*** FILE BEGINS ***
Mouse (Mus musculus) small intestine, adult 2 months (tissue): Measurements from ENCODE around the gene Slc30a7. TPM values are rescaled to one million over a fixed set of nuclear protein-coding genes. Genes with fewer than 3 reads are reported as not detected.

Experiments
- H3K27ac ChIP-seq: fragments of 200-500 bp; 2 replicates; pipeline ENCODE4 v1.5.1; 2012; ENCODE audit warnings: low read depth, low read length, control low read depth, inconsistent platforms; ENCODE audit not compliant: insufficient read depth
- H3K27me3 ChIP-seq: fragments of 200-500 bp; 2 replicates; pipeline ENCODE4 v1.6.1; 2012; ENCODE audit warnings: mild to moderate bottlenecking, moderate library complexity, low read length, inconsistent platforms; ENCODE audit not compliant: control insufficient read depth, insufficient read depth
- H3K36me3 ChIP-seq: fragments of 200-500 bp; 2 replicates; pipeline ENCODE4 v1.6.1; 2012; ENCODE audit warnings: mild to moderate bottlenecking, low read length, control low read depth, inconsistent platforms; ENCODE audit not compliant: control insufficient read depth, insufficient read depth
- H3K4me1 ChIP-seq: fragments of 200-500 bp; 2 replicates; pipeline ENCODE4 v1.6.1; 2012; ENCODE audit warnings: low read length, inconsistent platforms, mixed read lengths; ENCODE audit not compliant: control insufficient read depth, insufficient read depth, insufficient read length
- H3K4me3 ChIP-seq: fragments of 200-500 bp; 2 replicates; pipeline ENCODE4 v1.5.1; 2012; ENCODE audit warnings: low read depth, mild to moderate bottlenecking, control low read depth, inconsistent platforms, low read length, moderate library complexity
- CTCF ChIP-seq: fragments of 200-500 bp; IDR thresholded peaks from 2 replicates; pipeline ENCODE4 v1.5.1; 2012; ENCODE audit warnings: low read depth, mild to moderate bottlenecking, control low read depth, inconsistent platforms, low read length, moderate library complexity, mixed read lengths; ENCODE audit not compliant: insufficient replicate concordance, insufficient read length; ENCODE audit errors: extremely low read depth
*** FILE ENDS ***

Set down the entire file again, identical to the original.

Mouse (Mus musculus) small intestine, adult 2 months (tissue): Measurements from ENCODE around the gene Slc30a7. TPM values are rescaled to one million over a fixed set of nuclear protein-coding genes. Genes with fewer than 3 reads are reported as not detected.

Experiments
- H3K27ac ChIP-seq: fragments of 200-500 bp; 2 replicates; pipeline ENCODE4 v1.5.1; 2012; ENCODE audit warnings: low read depth, low read length, control low read depth, inconsistent platforms; ENCODE audit not compliant: insufficient read depth
- H3K27me3 ChIP-seq: fragments of 200-500 bp; 2 replicates; pipeline ENCODE4 v1.6.1; 2012; ENCODE audit warnings: mild to moderate bottlenecking, moderate library complexity, low read length, inconsistent platforms; ENCODE audit not compliant: control insufficient read depth, insufficient read depth
- H3K36me3 ChIP-seq: fragments of 200-500 bp; 2 replicates; pipeline ENCODE4 v1.6.1; 2012; ENCODE audit warnings: mild to moderate bottlenecking, low read length, control low read depth, inconsistent platforms; ENCODE audit not compliant: control insufficient read depth, insufficient read depth
- H3K4me1 ChIP-seq: fragments of 200-500 bp; 2 replicates; pipeline ENCODE4 v1.6.1; 2012; ENCODE audit warnings: low read length, inconsistent platforms, mixed read lengths; ENCODE audit not compliant: control insufficient read depth, insufficient read depth, insufficient read length
- H3K4me3 ChIP-seq: fragments of 200-500 bp; 2 replicates; pipeline ENCODE4 v1.5.1; 2012; ENCODE audit warnings: low read depth, mild to moderate bottlenecking, control low read depth, inconsistent platforms, low read length, moderate library complexity
- CTCF ChIP-seq: fragments of 200-500 bp; IDR thresholded peaks from 2 replicates; pipeline ENCODE4 v1.5.1; 2012; ENCODE audit warnings: low read depth, mild to moderate bottlenecking, control low read depth, inconsistent platforms, low read length, moderate library complexity, mixed read lengths; ENCODE audit not compliant: insufficient replicate concordance, insufficient read length; ENCODE audit errors: extremely low read depth